msgkings November 21, 2011 at 5:03 pm

The 4 week training course. Although $750/week isn’t bad for someone unemployed.

revver November 19, 2011 at 11:05 pm

I’m assuming the training is paid, or isn’t it? The incentive to not take the money is strong, since future employers may frown upon the fact that you took the money and ran.

JWatts November 21, 2011 at 10:14 am

And yet 2-3% do take the money anyway. I think this is an excellent idea and it is money well spent from Zappos.

Alan November 20, 2011 at 5:36 am

I’d be willing to contribute to a fund that paid new law graduates on the condition that they never practiced law anywhere, ever.

Scott from Ohio November 20, 2011 at 6:11 am

Assuming the training period is a full-time 40-hour workweek, that works out to $18.75/hour, on top of whatever regular hourly wage they’re getting while training. Sounds like a great opportunity for students on break.

NL_ November 20, 2011 at 10:53 am

Law schools will ultimately pass this rebate cost onto the remaining law students. Might be better structured as paying half-tuition in year 1 and then one-and-a-half-tuition in year 2 or year 3.

Law schools are cash cows for universities, paying back excessive tuition (compared to likely earning potential) to fund sports, liberal arts, building initiatives, etc. But law students pay for law school for social reasons unrelated to economic value of a law degree, so they continue to pay $70k times three years (tuition plus cost of living) for law degrees that for the majority of them will likely yield jobs starting at $60k.

JWatts November 21, 2011 at 10:17 am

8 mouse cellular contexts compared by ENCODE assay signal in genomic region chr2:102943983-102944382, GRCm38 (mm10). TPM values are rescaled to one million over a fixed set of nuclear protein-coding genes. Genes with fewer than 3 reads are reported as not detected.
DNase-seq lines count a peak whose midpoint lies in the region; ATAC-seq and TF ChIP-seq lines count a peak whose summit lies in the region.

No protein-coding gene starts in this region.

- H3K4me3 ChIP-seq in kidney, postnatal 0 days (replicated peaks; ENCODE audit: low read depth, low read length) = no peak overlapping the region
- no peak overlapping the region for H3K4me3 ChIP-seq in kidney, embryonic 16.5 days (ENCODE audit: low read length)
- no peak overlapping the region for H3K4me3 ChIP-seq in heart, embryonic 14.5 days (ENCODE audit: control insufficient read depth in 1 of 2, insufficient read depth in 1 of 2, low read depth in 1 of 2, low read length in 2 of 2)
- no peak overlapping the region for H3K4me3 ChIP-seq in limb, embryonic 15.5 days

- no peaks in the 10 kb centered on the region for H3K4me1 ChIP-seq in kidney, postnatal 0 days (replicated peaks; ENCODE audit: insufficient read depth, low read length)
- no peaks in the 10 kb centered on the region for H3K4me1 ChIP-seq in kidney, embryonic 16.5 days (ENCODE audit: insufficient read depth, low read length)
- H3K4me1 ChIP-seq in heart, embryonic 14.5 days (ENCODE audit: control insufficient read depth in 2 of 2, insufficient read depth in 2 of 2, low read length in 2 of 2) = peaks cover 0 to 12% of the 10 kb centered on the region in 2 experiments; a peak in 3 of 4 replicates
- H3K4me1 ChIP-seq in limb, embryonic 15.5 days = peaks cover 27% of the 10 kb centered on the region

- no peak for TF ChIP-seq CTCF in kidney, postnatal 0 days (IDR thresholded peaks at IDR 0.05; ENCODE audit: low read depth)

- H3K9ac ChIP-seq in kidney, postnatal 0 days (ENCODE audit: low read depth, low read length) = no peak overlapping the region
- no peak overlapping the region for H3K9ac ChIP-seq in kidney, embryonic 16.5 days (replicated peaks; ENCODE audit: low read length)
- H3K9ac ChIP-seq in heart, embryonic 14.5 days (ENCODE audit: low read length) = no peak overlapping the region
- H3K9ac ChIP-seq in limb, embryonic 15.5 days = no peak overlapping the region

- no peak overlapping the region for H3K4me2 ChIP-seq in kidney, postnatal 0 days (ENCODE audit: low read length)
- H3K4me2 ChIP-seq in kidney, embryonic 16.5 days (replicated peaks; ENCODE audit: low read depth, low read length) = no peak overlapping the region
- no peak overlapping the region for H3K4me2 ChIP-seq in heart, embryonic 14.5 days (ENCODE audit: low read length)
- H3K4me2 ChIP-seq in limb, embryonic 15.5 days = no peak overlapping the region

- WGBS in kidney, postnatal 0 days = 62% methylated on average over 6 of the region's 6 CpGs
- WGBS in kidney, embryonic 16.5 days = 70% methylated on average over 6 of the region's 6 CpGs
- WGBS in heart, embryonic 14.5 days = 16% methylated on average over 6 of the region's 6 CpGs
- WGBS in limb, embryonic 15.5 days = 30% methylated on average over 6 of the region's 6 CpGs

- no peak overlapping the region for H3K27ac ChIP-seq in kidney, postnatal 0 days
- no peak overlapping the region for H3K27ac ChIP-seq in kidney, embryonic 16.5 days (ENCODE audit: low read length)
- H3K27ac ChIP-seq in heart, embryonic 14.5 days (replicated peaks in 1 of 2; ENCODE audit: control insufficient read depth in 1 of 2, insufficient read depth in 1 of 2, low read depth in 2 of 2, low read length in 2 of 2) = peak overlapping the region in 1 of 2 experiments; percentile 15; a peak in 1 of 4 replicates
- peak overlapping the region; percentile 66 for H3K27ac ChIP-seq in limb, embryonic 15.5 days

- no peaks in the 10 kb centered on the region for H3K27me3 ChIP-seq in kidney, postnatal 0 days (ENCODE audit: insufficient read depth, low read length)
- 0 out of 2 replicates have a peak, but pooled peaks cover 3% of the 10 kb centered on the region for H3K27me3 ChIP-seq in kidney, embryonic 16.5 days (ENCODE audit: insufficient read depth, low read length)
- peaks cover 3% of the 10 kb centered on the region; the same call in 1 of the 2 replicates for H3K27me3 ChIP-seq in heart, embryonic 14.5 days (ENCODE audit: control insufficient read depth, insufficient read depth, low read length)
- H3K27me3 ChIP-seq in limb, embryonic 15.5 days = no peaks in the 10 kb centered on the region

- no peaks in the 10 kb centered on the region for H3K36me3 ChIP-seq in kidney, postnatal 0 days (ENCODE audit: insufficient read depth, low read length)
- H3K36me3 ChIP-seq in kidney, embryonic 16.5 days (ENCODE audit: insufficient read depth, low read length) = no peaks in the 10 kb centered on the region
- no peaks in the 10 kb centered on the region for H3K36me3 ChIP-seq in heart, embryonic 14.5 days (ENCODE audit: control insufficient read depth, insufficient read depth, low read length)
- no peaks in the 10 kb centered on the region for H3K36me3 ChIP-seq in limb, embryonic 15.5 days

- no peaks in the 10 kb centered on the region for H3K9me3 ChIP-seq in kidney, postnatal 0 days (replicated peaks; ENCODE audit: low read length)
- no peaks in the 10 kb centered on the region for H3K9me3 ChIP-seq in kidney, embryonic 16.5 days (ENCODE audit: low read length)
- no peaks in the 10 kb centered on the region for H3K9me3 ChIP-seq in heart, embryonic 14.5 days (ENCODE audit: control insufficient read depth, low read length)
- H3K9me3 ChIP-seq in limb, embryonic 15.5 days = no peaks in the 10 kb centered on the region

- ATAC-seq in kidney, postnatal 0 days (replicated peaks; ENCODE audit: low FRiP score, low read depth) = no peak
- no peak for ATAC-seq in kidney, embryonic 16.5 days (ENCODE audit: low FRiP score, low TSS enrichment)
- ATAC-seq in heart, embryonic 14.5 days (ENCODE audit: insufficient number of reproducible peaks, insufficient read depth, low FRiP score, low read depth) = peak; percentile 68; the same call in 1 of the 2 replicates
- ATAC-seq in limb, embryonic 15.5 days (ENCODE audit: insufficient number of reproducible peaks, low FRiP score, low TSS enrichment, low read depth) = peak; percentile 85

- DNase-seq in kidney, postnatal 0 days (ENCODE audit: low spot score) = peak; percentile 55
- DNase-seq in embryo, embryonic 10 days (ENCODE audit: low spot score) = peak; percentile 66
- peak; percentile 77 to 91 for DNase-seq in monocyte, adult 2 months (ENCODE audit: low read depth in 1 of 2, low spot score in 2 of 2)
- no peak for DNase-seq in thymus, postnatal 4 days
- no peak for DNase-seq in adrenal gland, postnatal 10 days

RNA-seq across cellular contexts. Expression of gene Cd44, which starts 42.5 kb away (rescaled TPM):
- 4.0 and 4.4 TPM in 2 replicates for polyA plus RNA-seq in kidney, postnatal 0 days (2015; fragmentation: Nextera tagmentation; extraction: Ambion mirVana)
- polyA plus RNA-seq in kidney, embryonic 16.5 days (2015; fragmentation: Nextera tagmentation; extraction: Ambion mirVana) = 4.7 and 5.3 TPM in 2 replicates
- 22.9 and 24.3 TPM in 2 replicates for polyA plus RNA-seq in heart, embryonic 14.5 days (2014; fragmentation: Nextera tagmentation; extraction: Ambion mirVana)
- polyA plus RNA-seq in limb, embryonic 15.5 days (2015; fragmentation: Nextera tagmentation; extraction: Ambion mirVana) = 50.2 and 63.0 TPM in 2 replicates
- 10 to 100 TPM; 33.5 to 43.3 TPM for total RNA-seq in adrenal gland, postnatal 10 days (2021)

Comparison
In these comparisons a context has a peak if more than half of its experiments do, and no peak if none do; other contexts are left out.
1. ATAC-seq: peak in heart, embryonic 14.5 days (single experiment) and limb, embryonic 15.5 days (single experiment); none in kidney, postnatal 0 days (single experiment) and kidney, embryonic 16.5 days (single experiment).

“so they continue to pay $70k times three years (tuition plus cost of living)”

The cost of living seems irrelevant. It’s not like the students have a choice not to pay ‘cost of living’ if they don’t go to school. Effectively, it’s the net tuition cost + the cost of missed pay (opportunity lost) that matters. The ‘cost of living’ is completely irrelevant to the equation.

DaveL November 20, 2011 at 2:51 pm

I recall some years ago The Economist proposed a lump-sum payment of about $250,000 to any law school admission (or perhaps graduate?) who chose not to pursue the legal profession. The payout was based on the estimated cost to society of each additional practicing lawyer.

No doubt the proposed payment would be higher today.

JWatts November 21, 2011 at 10:19 am

Hmm, couldn’t society hire hitmen at a much lower rate than that. ‘Never ask for a bribe that’s higher than the cost of killing you’, etc.

Harald Korneliussen November 21, 2011 at 7:24 am

Well, an unintended (?) consequence of this is that you will filter out most poor students. They have much stronger incentive to take the money up front.

enoriverbend November 21, 2011 at 1:51 pm

A lump sum of $1M to any congressman in his/her 3rd or subsequent term (1st for senators) who agreed to retire would save money in the long run. Perhaps even in the short run.

It’s not that the replacements will be more honest; I am not that silly. But true greatness in corruption takes time and experience.

David November 22, 2011 at 10:17 am

Mo Ibrahim Prize, anyone?